Many wonderful things happened at my church today, but as we all know the First Rule of Blogging is that one should always focus on the negatives.

Admittedly this Rule is in direct conflict with the Christian rule, "Do not let any unwholesome talk come out of your mouths, but only what is helpful for building others up according to their needs, that it may benefit those who listen." (Ephesians 4:29)  Perhaps some Christian bloggers think that the Rule for what goes into their keyboard, is different from the Rule for what comes out of their mouths.  Still, there is a time and a place for criticism in "building others up"; I pray that the Lord would give me the right spirit and tone.

What bothered me didn't have anything to do with the church service itself; it was a flyer for another event.  It was a Methodist organized "Good Friday breakfast", with some speaker talking, and the fateful line was something like the following:

Individual tickets—$35.  Sponsor a table of eight: Bronze Circle: $250, Silver Circle, $500, Gold Circle, $1000.

There would be nothing particularly remarkable about seeing this sentence in an advertisement for a political rally, a theatre meet-and-greet, or a fundraiser for some other type of secular non-profit corporation.  Yet I couldn't help but feel like there was a contrast between the point of the event—which one presumes has something to do with Christ's Crucifixion—and the means chosen to finance the event and make it available to the public.  Perhaps, before mediating on Jesus' Passion, the organizers of this event should meditate on the following Bible passages:

In the following directives I have no praise for you, for your meetings do more harm than good.  In the first place, I hear that when you come together as a church, there are divisions among you, and to some extent I believe it.  No doubt there have to be differences among you to show which of you have God’s approval.  When you come together, it is not the Lord’s Supper you eat, for as you eat, each of you goes ahead without waiting for anybody else.  One remains hungry, another gets drunk.  Don’t you have homes to eat and drink in?  Or do you despise the church of God and humiliate those who have nothing?  What shall I say to you?  Shall I praise you for this? Certainly not!  (1 Corinthians 11:17-22)

While this breakfast probably does not include a specific Communion ceremony celebrating the Lord's Supper, its purpose is still centered around remembering the same event.  We do not come to the Cross as "Bronze" or "Gold" circle members, we come as sinners saved by grace.  Nor is anyone excluded from the Cross because they cannot afford to pay $35 for a meal.  As it is written:

Since you call on a Father who judges each man’s work impartially, live your lives as strangers here in reverent fear.  For you know that it was not with perishable things such as silver or gold that you were redeemed from the empty way of life handed down to you from your forefathers, but with the precious blood of Christ, a lamb without blemish or defect.  (1 Peter 1:17-19)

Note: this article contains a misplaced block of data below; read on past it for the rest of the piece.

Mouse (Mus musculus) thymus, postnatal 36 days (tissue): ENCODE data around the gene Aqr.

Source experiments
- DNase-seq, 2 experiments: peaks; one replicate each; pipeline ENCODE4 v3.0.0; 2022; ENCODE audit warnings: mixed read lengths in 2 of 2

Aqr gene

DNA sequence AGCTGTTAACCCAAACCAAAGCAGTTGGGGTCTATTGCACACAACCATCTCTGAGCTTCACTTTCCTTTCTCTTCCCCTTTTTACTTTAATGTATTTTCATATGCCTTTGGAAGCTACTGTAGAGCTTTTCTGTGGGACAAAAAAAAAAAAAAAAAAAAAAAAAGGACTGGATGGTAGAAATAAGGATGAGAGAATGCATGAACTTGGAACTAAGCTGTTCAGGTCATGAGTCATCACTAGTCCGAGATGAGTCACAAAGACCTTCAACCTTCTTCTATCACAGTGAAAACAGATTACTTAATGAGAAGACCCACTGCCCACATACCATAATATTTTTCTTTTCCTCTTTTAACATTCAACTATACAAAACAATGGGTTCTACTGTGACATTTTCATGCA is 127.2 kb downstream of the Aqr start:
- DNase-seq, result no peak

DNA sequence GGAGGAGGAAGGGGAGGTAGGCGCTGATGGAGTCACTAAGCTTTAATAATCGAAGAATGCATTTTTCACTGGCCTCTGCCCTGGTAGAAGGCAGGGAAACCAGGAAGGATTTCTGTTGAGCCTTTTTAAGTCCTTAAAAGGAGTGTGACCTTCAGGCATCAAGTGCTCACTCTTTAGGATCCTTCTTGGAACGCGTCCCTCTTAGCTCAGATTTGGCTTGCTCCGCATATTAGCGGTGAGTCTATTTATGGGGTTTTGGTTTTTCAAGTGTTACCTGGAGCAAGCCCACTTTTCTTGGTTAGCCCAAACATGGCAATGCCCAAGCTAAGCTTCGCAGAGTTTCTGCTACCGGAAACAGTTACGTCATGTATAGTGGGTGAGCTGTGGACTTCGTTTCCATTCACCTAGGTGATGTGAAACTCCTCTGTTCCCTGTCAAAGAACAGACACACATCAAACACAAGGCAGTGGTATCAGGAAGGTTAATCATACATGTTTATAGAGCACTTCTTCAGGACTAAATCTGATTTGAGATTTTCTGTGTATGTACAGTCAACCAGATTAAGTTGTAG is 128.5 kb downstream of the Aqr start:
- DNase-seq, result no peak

God will judge us all impartially, so we ought to be afraid to draw wicked distinctions between those who have the silver and gold, and those who do not.  The "reverent fear" has to do with the fact that God is zealous for his holy Name and will not leave people unpunished who discriminate in this way.

If the organizers of this event suddenly decide to fear God and respect the poor, there is an easy solution.  Try the phrase "suggested donation", and make explicit the fact that those who cannot pay are still allowed to attend.  Remove the silliness about different levels of prestige associated with different contribution levels.  And then maybe you will understand what happened at the Cross better.

It turns out that there is an explicit rule about this in the New Testament:

My brothers, as believers in our glorious Lord Jesus Christ, don’t show favoritism.   Suppose a man comes into your meeting wearing a gold ring and fine clothes, and a poor man in shabby clothes also comes in.   If you show special attention to the man wearing fine clothes and say, “Here’s a good seat for you,” but say to the poor man, “You stand there” or “Sit on the floor by my feet,”have you not discriminated among yourselves and become judges with evil thoughts?  (James 2:1-4)

This passage of Scripture was instrumental in the formation of the Free Methodist denomination.  The other Methodists were literally charging people money in order to sit in reserved pews.  I saw some of these myself when I visited an old Anglican church in Williamsburg, Virginia (a sort of colonial "living history" tourist attraction), which has been in continuous operation since 1711.  It's rather charming to sit in the Pews reserved for "George Washington" and "Thomas Jefferson", but less charming to think of poor people being unable to sit down in the church because of their lack of funds.

That's what makes Free Methodists "free"—you're free to sit wherever you want, although it was also associated with their political activism to end slavery, unfortunately still necessary.  "Freely you have received, freely give" (Matthew 10:8).  Who will put the Free back into these Methodists?